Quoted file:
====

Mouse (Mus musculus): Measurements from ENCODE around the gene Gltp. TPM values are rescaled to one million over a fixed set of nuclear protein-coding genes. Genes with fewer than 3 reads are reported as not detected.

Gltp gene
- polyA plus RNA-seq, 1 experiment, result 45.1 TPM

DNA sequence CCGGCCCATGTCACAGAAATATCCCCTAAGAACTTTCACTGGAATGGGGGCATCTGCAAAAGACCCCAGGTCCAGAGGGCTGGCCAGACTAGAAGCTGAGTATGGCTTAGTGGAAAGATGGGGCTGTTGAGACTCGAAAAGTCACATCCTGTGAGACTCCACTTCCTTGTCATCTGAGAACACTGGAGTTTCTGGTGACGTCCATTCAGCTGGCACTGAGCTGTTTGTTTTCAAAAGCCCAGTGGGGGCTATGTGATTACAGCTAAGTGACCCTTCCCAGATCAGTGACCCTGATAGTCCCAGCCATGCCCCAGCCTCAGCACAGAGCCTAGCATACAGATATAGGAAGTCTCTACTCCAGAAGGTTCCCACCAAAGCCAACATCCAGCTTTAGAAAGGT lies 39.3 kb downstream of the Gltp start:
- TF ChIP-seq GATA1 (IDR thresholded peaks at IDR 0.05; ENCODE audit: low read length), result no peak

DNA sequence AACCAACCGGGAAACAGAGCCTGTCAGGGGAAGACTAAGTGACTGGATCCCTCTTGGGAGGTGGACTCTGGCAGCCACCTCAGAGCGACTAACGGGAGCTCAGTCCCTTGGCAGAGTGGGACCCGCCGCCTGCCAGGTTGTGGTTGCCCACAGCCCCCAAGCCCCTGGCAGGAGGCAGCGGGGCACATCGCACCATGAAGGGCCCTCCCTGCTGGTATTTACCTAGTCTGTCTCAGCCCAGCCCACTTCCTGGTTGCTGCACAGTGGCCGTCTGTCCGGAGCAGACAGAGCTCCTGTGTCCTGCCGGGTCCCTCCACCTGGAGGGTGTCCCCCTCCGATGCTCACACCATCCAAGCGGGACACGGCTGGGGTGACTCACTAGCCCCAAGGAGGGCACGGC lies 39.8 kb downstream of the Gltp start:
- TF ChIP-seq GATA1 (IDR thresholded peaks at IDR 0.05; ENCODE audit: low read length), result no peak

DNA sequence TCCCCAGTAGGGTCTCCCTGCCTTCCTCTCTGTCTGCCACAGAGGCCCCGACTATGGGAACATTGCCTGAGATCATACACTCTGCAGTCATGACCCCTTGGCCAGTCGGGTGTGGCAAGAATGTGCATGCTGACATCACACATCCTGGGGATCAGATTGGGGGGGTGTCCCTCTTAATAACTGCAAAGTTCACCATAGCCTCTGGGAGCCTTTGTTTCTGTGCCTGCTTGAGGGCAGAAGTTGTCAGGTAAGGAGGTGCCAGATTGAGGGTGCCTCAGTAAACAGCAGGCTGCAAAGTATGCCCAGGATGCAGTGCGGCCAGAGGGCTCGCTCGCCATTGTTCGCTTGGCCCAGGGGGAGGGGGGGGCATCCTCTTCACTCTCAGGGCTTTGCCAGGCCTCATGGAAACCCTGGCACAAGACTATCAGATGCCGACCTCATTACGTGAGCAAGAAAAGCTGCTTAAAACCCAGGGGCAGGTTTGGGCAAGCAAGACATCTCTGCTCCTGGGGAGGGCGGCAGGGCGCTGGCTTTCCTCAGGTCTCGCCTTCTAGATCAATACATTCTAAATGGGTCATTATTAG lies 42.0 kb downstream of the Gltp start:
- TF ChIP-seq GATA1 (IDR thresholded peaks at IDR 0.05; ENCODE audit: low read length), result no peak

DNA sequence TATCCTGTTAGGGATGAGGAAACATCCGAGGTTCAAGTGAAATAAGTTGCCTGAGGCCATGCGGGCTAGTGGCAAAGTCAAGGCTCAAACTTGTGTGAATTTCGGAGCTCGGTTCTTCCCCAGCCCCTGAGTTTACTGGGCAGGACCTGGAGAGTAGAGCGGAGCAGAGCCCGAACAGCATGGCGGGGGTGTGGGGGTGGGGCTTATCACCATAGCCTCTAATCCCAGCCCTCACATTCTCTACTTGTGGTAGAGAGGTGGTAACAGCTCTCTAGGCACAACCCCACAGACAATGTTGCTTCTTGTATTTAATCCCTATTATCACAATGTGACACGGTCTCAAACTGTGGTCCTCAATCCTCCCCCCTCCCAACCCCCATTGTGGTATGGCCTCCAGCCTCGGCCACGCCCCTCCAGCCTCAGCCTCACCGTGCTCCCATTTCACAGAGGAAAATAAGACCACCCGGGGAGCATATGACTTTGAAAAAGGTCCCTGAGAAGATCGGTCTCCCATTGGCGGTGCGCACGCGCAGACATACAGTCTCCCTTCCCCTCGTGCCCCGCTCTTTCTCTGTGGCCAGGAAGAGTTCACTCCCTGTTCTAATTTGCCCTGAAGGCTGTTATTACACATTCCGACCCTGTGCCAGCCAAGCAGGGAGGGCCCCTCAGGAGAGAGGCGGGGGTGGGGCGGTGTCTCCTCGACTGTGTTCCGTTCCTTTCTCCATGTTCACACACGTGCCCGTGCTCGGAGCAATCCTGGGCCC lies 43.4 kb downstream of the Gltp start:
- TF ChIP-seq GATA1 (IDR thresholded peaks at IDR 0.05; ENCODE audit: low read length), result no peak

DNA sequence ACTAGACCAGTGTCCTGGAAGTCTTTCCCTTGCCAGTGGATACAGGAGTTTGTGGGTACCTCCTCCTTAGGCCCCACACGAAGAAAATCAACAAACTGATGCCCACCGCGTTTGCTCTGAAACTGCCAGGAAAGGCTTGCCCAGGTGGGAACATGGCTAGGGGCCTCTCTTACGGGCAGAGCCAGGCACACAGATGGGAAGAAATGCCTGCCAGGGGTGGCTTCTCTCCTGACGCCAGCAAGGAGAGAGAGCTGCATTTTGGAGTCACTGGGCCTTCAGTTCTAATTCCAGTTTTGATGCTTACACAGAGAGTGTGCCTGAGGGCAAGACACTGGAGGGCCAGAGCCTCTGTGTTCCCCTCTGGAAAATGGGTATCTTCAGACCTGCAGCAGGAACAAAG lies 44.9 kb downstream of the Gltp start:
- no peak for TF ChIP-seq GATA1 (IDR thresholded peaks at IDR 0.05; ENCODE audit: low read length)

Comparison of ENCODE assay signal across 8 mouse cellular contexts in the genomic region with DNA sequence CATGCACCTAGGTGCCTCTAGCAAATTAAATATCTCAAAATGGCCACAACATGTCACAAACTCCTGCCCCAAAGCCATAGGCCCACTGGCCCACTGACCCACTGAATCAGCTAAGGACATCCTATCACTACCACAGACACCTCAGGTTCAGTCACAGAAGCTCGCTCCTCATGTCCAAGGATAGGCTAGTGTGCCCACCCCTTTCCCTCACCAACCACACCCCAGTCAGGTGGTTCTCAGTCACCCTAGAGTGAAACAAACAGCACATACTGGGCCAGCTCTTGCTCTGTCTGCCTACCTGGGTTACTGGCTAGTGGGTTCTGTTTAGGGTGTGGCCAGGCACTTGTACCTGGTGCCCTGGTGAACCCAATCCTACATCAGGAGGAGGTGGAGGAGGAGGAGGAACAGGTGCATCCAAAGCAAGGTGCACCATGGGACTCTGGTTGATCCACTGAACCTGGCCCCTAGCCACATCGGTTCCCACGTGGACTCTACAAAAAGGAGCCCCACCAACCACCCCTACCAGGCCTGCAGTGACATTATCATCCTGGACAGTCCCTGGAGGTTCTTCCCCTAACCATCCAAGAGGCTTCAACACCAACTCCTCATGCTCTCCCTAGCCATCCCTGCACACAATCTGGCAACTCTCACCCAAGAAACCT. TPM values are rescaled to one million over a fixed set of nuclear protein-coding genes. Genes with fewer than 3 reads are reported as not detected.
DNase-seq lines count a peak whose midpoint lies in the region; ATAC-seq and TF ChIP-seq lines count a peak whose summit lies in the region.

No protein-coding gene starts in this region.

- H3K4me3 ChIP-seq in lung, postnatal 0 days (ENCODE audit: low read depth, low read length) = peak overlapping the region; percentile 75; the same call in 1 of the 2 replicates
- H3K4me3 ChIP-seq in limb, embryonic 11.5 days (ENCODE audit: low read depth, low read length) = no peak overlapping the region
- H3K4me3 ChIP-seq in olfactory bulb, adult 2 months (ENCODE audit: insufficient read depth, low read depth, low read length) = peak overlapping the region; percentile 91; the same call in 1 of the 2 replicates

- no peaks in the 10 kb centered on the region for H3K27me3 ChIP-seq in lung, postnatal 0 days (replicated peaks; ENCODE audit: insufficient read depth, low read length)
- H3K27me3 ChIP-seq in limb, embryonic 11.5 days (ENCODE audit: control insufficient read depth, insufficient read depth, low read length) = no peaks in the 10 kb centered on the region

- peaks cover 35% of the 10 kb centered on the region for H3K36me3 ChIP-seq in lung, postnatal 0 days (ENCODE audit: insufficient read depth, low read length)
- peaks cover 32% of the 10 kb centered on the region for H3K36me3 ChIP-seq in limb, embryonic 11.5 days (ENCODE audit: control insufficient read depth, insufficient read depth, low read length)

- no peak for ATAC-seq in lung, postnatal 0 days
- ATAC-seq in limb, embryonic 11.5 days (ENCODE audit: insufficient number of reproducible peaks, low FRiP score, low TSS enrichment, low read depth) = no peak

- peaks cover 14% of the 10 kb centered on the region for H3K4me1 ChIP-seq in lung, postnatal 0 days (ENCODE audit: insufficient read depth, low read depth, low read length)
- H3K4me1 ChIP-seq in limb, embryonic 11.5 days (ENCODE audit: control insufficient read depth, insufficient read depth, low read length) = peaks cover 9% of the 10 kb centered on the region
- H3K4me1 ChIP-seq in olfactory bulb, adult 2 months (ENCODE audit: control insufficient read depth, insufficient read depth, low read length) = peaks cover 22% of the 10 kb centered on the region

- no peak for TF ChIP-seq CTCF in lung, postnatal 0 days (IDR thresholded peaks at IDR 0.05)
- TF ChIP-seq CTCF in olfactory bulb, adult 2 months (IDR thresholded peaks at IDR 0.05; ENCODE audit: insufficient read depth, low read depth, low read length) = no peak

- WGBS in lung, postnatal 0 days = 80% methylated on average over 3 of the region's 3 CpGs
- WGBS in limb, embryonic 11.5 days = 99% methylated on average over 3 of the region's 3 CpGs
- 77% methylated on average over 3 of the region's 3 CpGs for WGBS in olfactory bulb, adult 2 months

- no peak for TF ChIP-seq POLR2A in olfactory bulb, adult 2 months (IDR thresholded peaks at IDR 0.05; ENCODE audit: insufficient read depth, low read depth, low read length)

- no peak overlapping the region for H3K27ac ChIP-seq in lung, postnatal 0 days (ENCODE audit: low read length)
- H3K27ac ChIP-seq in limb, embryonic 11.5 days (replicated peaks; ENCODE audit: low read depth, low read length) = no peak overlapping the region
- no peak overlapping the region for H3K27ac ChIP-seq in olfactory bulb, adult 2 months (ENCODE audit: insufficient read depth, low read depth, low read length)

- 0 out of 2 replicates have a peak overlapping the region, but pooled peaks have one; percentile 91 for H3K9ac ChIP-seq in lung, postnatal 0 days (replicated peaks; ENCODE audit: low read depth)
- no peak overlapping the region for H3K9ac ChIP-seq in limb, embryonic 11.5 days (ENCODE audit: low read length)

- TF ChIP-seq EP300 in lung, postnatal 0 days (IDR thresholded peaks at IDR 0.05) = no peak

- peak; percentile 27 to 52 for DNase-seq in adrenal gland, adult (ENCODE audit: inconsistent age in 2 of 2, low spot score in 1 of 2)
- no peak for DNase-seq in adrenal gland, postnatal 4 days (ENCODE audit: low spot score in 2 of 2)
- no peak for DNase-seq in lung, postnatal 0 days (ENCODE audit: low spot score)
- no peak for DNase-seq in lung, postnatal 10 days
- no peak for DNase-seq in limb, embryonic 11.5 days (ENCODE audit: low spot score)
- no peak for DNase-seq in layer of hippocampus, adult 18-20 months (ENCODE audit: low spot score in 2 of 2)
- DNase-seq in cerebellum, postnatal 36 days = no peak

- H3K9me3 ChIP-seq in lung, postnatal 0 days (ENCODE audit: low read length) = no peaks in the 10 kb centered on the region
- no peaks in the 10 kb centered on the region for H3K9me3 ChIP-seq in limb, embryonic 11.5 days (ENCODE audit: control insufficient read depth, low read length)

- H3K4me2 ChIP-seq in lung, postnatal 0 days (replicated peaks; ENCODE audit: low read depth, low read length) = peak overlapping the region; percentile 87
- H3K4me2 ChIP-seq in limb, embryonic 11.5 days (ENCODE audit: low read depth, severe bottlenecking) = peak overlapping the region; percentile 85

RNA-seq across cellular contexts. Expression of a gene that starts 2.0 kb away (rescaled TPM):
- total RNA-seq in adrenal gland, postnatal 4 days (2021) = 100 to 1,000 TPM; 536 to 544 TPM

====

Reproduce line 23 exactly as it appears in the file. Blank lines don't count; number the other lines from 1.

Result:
- peaks cover 32% of the 10 kb centered on the region for H3K36me3 ChIP-seq in limb, embryonic 11.5 days (ENCODE audit: control insufficient read depth, insufficient read depth, low read length)